Mental State: Knowing

The “Mental State: Knowing” is the second-highest mental state. This kind of mental state is when a person is aware of the nature of their conduct or the circumstances that exist within the conduct and the person still knowingly and with the knowledge of their nature still acts on it, being aware their conduct is certain to cause the result. An example of this would be when a person is driving while intoxicated and the person can knowingly enter a vehicle knowing the consequences might result from it such as, a ticket, fine or even the dangers of hurting someone while driving intoxicated, but having no intent on killing someone. If the person got into an accident while driving a motor vehicle and someone died because of his or her actions. The driver can be charged with manslaughter for knowing the result of the consequence and continuing with the act of driving while he or she is intoxicated.

Mental State: Recklessly

The “Mental State: Recklessly” is the second-lowest mental state the State of Texas Penal Code defines as when a person acts recklessly, or is reckless, with respect to the circumstances surrounding his or her conduct or the result of his or her conduct when he or she is aware of but consciously disregards a substantial and unjustifiable risk that the circumstances exist or the result will occur. The risk must be of such a nature and degree that its disregard constitutes a gross deviation from the standard of care an ordinary person would exercise under all the circumstances as viewed from the actor’s standpoint. An example of this would be a gun owner storing a gun in an unlocked gun box, knowing their children are present and inside their home frequently.

Mental State: Criminal Negligence

The “Mental State: Criminal Negligence” is the lowest mental state in which a person should be aware of the substantial and unjustifiable risks that the circumstance or the results will occur. The risk must be of such a nature and degree the failure to perceive it constitutes a gross deviation from the standard of care that an ordinary person would exercise under all the circumstances as viewed from the individual standpoint. An example of this would be a person driving and while they are driving, they are texting, talking on their cell phone and not paying attention to the road or other drivers around him or her. If the driver ends up ramming their car into a legally stopped car, this act would be considered criminally negligent.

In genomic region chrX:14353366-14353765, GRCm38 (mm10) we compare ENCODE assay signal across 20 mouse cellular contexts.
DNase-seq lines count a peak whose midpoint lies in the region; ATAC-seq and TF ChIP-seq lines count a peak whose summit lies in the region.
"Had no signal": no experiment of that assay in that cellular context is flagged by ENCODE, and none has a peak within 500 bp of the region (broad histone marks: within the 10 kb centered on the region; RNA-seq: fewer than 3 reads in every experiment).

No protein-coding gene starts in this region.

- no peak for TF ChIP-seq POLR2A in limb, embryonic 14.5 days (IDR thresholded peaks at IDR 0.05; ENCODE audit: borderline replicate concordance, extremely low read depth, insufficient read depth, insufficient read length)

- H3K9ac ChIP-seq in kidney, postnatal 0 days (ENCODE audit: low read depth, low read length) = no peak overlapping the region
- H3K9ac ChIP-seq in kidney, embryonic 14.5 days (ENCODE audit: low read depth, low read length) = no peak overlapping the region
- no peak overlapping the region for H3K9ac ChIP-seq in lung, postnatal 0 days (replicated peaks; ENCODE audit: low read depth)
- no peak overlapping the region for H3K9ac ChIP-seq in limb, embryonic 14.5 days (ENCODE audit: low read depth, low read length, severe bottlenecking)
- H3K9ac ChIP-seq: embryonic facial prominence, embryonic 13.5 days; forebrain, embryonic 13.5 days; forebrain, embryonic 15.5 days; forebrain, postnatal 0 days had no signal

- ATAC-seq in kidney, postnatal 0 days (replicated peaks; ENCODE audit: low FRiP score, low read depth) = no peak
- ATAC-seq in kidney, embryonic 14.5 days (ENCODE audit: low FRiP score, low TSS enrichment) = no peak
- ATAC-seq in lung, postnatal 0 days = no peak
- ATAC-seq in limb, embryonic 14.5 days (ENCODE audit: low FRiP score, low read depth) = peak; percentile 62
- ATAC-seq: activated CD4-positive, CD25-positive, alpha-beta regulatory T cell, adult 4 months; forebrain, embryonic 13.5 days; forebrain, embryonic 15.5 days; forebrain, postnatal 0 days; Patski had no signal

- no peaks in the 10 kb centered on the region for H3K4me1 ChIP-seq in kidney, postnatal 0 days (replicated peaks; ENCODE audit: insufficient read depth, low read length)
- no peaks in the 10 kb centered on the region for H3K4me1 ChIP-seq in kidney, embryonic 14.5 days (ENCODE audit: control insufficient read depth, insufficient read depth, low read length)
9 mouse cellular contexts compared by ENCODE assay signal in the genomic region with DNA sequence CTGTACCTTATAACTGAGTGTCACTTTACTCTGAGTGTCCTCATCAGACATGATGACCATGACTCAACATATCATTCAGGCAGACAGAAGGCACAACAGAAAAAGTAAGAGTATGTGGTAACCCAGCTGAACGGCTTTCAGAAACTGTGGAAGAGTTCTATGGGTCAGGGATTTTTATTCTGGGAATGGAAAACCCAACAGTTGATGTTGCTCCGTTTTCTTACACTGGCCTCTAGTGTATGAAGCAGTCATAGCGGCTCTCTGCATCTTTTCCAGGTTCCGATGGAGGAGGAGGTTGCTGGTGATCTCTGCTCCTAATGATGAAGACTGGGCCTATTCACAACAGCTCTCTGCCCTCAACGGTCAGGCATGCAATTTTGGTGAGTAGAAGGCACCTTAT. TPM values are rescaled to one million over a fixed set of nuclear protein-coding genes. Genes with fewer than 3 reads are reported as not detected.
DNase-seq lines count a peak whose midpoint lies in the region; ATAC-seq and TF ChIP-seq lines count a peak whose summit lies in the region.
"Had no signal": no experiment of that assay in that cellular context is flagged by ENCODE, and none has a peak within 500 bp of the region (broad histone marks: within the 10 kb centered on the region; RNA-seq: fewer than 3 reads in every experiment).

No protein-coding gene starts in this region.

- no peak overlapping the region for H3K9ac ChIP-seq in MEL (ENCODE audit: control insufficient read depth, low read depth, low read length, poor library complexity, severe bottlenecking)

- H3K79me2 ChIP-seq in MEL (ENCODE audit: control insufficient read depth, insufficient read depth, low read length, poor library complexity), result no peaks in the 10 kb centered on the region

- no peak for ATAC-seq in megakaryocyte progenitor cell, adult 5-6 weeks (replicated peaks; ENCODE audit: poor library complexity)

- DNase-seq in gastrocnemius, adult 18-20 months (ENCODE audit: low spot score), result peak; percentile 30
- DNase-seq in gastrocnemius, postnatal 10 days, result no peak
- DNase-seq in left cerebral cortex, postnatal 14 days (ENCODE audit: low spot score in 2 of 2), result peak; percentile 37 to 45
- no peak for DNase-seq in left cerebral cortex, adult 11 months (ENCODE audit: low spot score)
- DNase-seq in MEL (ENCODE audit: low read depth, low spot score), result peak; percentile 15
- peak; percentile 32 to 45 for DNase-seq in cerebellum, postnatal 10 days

The Difference Between Recklessness and Criminal Negligence

Negligence is the act of an individual who behaves in such a manner when he or she should have known the risk that might have happened. He or she does not have to know with certainty a certain action will cause immediate harm, only that it would. An example of this would be a person in a car pulling out without checking their mirror or behind their car and they hit someone.

Whereas recklessness is when a person knows there is an enormous risk of harm that can occur from their actions but they still acted in a way regardless of the consequence to them and others. An example of this is, driving 80 plus on the highway during a storm.

Need Help? Call Us Now!

Do not hesitate to call us if you find yourself or someone you know who is facing these criminal charges, as they can hold serious consequences, including life in prison. We will work with you to give you the best type of defense that can help you solve your case. It is vital to have someone explain to you the result of your charge(s) and guide you in the best possible way.

Here at the Law Office of Bryan Fagan, we have professional and knowledgeable Criminal Law attorneys who are experienced in building a defense for you that suits your needs for the best possible outcome that will benefit you.

We offer complimentary consultations via Zoom, on the phone or in-person.

Call us today at: 281-810-9760.